Mariners' six-game winning streak snapped
The go-ahead run scores on a balk by starting pitcher Doug Fister and the Mariners lose 4-2 in Minnesota.
Seattle Times staff reporter
Mariners @ Minnesota, 10:10 a.m., ROOT
MINNEAPOLIS — When it was finally over, Mariners pitcher Doug Fister still didn't have an explanation for the balk call that sealed the unraveling of his team's six-game winning streak.
But perhaps he didn't really need one. The seeds to what became a 4-2 loss to the Minnesota Twins on Tuesday night had already been sown through a seventh inning in which the Mariners did the exact opposite of what had enabled them to pile up wins in the first place.
They failed to execute offensively with the score tied, then came undone on the defensive end in the bottom of the frame and let the home side cruise from there behind the complete-game pitching of Nick Blackburn.
"I'm still not really sure what happened there," Mariners shortstop Brendan Ryan said of the balk call, which allowed the go-ahead run to score from third.
Ryan was one of a handful of Mariners who got the job done, with three infield singles. Miguel Olivo was also a force, hitting the tying two-run homer in the fourth inning and then making it to third with one out in the seventh after a double.
But Carlos Peguero swung at an 0-2 pitch and hit a broken-bat grounder to second baseman Alexi Casilla, who fired home. Olivo was running on contact and barreled into catcher Rene Rivera, who held the ball despite taking a partial elbow to the mask.
Ryan singled to put two on after that. But Michael Saunders went down swinging and Blackburn retired the next six in a row to complete his 127-pitch, nine-inning effort.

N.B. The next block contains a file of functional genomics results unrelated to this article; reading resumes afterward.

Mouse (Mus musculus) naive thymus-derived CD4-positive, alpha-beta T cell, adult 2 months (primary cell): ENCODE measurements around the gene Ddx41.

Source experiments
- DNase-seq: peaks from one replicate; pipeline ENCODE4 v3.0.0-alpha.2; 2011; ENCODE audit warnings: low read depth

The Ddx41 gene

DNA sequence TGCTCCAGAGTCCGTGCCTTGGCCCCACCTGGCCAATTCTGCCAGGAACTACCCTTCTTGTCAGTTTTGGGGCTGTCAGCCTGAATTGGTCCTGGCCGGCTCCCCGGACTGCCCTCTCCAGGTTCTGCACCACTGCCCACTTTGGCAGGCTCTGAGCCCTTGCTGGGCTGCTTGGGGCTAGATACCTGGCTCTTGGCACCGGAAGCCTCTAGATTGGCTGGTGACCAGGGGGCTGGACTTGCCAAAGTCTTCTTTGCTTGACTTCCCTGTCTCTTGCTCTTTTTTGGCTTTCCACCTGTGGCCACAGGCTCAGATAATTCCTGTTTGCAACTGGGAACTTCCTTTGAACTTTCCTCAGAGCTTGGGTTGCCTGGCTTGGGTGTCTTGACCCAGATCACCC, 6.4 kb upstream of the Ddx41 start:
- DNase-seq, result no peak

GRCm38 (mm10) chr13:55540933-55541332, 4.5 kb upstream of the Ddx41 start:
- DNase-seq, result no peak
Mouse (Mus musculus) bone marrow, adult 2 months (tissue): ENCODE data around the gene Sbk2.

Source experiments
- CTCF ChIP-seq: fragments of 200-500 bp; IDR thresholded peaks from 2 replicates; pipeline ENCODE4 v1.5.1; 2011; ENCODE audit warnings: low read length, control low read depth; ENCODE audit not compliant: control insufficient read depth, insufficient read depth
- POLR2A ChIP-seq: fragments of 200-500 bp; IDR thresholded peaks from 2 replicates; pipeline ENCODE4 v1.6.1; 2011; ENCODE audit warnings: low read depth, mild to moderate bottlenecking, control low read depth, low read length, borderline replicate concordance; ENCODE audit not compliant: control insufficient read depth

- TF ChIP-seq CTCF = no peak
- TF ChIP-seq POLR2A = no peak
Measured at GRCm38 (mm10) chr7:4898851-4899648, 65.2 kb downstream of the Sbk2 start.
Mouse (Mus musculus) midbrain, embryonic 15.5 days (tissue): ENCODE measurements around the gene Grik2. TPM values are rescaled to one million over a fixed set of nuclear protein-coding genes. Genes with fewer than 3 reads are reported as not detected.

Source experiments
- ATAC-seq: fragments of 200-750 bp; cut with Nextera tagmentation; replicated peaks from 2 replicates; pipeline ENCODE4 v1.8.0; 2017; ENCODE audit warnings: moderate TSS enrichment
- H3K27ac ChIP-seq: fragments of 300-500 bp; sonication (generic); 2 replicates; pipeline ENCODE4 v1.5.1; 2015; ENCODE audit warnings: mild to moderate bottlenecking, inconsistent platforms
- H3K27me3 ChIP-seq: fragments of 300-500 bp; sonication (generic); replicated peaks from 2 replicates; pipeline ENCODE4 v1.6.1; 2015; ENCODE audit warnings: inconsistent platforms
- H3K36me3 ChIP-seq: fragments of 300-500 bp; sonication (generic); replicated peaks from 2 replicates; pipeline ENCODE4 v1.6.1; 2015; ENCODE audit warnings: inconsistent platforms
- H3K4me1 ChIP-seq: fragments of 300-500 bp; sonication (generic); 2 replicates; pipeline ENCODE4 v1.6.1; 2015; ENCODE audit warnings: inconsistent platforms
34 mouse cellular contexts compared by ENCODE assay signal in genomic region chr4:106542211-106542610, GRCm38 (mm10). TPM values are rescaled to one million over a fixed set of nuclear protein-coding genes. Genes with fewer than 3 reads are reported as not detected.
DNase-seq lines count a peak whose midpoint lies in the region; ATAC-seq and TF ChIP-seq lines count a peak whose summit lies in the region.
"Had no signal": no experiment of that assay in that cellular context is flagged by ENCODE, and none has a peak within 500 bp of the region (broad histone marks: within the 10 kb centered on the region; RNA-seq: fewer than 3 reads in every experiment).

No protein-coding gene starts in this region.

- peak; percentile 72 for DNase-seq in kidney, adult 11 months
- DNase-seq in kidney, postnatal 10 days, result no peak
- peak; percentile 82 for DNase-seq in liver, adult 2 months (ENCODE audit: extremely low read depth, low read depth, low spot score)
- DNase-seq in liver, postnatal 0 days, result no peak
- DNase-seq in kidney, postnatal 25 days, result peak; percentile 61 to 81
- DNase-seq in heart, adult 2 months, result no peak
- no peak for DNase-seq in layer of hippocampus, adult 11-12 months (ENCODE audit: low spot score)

"We're not going to mope around too much," Ryan said. "We've had a nice run. And we thought we could have won that game, too. So be it."
But it just wasn't to be during a bottom of the seventh in which the Mariners constantly seemed a step or two behind defensively.
With one out, Ichiro slowed up on a ball hit down the line in shallow right field and let it drop a few feet in front of him for a Rivera single. Rivera then took third on a line drive off the right-field wall, but a decoy move by Ichiro — who pretended he had a shot at catching it — faked out hitter Casilla enough that he had to stop at first base.
Then came the balk, called by first base umpire Alfonso Marquez after Fister feinted a throw over to third, then spun and heaved the ball to first. Marquez immediately made the call — seeming to suggest Fister hadn't stepped all the way toward third — enabling Rivera to score and Casilla to take second.
"I still haven't gotten an explanation for what happened," said Fister, pulled two outs into that seventh. "I've been called on a balk before. Just not on a play like that. But it's up to his interpretation."
The balk positioned Casilla to score on a double lined to left field by the speedy Denard Span — who had tripled and scored in the first. Peguero cut the ball off before it reached the corner and came up throwing, though he had no real shot at Casilla.
Chone Figgins attempted to cut it off, but it bounced by him. Olivo was backing the play up, but had the ball roll through his legs for an error that sent Span to third.
Span was stranded but the non-plays underscored how the Mariners that inning looked nothing like what they'd been during the streak.
Mariners manager Eric Wedge planned to speak to the umpires before the night was over to get an explanation on the balk. Wedge wasn't critical of his players, noting their stellar recent play and the fact Adam Kennedy tattooed a pair of pitches that could have been doubles and changed innings had right fielder Jason Kubel not caught them.
"I felt like we swung the bats better than what the linescore indicated," Wedge said. "But hey, that's baseball. They tracked the ball down in the outfield out there and did a great job. We had some opportunities. We just didn't finish off innings."
Geoff Baker: 206-464-8286 or firstname.lastname@example.orgWednesday
Mariners @ Minnesota, 10:10 a.m., ROOT